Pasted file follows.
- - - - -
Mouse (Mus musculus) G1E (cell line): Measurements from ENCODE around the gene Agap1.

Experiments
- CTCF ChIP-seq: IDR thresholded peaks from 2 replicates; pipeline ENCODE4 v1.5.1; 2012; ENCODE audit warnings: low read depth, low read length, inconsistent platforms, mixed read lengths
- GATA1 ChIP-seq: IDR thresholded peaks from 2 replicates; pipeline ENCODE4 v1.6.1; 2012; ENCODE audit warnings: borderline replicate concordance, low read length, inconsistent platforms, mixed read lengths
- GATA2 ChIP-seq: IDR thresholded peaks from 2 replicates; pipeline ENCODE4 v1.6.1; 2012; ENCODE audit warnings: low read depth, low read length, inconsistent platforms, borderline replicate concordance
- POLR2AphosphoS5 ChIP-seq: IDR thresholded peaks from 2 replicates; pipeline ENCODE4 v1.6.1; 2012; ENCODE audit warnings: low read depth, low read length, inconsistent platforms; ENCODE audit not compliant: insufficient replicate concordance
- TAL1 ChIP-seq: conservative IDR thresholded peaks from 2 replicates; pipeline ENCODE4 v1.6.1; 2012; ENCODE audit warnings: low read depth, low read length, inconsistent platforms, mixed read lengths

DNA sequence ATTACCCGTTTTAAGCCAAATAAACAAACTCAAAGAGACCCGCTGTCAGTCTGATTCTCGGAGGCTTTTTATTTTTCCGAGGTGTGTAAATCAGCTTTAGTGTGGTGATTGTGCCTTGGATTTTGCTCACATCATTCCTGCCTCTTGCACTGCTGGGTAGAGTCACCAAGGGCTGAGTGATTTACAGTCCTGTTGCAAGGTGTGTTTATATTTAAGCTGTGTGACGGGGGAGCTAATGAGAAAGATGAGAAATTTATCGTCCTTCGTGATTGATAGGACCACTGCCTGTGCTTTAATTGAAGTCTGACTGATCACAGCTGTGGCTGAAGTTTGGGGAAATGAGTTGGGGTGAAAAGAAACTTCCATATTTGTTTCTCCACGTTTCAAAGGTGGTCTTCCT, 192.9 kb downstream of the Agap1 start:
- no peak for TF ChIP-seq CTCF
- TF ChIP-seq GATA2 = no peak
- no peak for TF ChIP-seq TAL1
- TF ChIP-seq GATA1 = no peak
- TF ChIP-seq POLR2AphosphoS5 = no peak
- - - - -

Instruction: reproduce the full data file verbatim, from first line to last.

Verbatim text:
Mouse (Mus musculus) G1E (cell line): Measurements from ENCODE around the gene Agap1.

Experiments
- CTCF ChIP-seq: IDR thresholded peaks from 2 replicates; pipeline ENCODE4 v1.5.1; 2012; ENCODE audit warnings: low read depth, low read length, inconsistent platforms, mixed read lengths
- GATA1 ChIP-seq: IDR thresholded peaks from 2 replicates; pipeline ENCODE4 v1.6.1; 2012; ENCODE audit warnings: borderline replicate concordance, low read length, inconsistent platforms, mixed read lengths
- GATA2 ChIP-seq: IDR thresholded peaks from 2 replicates; pipeline ENCODE4 v1.6.1; 2012; ENCODE audit warnings: low read depth, low read length, inconsistent platforms, borderline replicate concordance
- POLR2AphosphoS5 ChIP-seq: IDR thresholded peaks from 2 replicates; pipeline ENCODE4 v1.6.1; 2012; ENCODE audit warnings: low read depth, low read length, inconsistent platforms; ENCODE audit not compliant: insufficient replicate concordance
- TAL1 ChIP-seq: conservative IDR thresholded peaks from 2 replicates; pipeline ENCODE4 v1.6.1; 2012; ENCODE audit warnings: low read depth, low read length, inconsistent platforms, mixed read lengths

DNA sequence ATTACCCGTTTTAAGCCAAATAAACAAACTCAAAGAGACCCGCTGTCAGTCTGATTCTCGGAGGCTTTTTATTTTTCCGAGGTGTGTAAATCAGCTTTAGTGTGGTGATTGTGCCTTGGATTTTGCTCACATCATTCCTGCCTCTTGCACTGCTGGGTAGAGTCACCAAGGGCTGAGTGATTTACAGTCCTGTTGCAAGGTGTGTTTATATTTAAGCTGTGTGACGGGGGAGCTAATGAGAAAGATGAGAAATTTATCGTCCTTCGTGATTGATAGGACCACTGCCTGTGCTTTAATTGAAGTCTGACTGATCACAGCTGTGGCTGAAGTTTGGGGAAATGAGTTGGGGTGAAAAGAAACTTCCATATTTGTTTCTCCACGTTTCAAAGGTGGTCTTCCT, 192.9 kb downstream of the Agap1 start:
- no peak for TF ChIP-seq CTCF
- TF ChIP-seq GATA2 = no peak
- no peak for TF ChIP-seq TAL1
- TF ChIP-seq GATA1 = no peak
- TF ChIP-seq POLR2AphosphoS5 = no peak